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What’s the secret to a successful marriage?

November 8, 2011

Our question for today is the following: who is right – the Talmud or the Atlantic magazine? Rabbi Rackman or Rabbi Soloveitchik? The answer has serious ramifications for countless people.

Let me provide the setting. A serious problem in Jewish society is the problem of the Agunah – the “chained woman.” This refers to a woman whose husband refuses to give her a “get” – a Jewish divorce. According to the Torah, the husband’s agreement is necessary for divorce to take place. What if he refuses? She is “chained” … she is stuck. Now, in times gone by, this was not such a serious problem given the insular shtetl life in which most Jews found
themselves. The husband who refused to give his wife a “get” was either beaten up by her relatives, or had such a social stigma put on him that he finally would agree. But in modern times such solutions were no longer possible, and women were being forced to give in to their husbands demands – financial and custody rights – just to get the husband to agree to give the “get.”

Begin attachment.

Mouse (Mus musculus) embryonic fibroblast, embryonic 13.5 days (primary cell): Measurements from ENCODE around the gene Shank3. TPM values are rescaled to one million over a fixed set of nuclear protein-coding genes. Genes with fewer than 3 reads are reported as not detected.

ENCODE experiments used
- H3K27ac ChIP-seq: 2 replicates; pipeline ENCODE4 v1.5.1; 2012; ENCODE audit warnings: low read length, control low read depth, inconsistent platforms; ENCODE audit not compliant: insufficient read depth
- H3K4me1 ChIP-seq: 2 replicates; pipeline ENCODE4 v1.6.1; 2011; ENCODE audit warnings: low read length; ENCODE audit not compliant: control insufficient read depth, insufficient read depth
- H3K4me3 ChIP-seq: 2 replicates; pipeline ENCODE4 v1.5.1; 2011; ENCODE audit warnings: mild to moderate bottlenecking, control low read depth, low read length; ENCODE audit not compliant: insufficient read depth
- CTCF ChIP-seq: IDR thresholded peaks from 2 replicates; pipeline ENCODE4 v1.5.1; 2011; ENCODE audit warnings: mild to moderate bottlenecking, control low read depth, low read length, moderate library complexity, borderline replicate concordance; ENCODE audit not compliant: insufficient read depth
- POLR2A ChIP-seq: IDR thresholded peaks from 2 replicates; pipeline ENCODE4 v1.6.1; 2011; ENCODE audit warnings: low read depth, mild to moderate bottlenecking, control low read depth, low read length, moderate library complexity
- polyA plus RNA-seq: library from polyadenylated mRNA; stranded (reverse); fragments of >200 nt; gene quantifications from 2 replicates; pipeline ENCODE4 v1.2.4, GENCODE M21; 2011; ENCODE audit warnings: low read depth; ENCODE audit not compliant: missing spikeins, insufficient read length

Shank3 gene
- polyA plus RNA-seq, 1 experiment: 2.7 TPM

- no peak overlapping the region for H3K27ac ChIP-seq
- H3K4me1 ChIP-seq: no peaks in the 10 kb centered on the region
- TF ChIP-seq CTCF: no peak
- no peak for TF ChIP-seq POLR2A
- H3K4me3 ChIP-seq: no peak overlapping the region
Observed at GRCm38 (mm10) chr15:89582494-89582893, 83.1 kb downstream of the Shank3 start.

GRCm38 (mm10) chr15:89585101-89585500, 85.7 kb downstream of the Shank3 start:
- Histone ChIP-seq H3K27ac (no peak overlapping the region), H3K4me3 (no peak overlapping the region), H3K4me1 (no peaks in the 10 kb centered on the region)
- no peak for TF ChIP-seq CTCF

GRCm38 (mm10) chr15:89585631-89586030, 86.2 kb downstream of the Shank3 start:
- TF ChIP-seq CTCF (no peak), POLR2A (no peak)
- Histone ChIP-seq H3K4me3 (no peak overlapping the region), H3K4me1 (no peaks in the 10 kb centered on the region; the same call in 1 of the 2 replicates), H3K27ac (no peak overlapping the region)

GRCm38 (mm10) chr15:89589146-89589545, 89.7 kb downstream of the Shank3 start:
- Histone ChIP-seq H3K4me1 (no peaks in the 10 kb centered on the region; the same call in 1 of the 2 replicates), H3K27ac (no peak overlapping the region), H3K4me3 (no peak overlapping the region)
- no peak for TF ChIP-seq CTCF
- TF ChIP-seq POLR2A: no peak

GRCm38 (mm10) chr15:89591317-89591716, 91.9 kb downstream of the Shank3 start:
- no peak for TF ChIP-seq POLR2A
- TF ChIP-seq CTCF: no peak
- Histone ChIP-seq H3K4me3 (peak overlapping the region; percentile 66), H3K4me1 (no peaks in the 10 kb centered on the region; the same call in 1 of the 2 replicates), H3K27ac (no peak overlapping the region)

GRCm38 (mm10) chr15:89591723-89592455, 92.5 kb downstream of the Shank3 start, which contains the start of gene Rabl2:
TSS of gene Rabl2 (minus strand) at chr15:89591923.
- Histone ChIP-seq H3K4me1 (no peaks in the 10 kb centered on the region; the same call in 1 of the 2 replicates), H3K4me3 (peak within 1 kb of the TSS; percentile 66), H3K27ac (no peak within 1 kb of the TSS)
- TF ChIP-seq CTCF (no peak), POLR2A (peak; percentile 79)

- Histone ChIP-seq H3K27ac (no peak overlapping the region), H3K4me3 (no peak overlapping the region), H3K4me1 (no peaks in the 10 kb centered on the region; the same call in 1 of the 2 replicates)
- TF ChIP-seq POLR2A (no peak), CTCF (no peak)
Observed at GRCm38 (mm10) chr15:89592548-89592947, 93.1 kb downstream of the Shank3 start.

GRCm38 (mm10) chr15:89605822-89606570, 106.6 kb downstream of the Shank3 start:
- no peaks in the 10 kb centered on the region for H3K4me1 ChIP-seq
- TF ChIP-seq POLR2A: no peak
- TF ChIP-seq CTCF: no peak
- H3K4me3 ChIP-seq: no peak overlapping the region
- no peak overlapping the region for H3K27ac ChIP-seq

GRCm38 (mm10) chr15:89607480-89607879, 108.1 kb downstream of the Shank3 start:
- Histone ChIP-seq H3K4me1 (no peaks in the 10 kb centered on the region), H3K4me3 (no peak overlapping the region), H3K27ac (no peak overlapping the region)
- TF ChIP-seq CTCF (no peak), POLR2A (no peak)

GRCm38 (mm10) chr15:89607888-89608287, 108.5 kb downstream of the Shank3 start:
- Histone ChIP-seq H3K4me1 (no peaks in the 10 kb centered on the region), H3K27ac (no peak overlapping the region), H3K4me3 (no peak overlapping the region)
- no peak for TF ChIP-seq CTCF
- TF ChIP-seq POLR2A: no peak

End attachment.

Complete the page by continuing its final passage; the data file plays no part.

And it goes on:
In the 1970’s Rabbi Emanuel Rackman, of blessed memory, a leading Modern Orthodox rabbi, proposed a solution to this problem. He pointed out that Jewish law speaks of a mekach taos – a mistaken sale. What does that mean? If I purchase something from you and the item turns out to be flawed, I have the right to demand a cancellation of the sale. Similarly, argued Rabbi Rackman, if a woman gets married and then discovers her husband is an abusive person, she should have the right to annul the marriage, claiming it was a mistaken purchase. In Rabbi Rackman’s words, “Concealing an important fact in selling a piece of property can justify the annulment of the sale. The same argument can be applied with regard to a marriage.” There was only one problem with this halachic initiative. In the Talmud, quoting Resh Lakish, it says, “It is preferable to live as two than to dwell in widowhood,” which means that a woman would rather have any sort of husband than no husband. That even if the woman had known that the man was abusive, she still would have married him, because from her perspective … “something” is better than “nothing.” A woman would rather be married … no matter what! READ MORE

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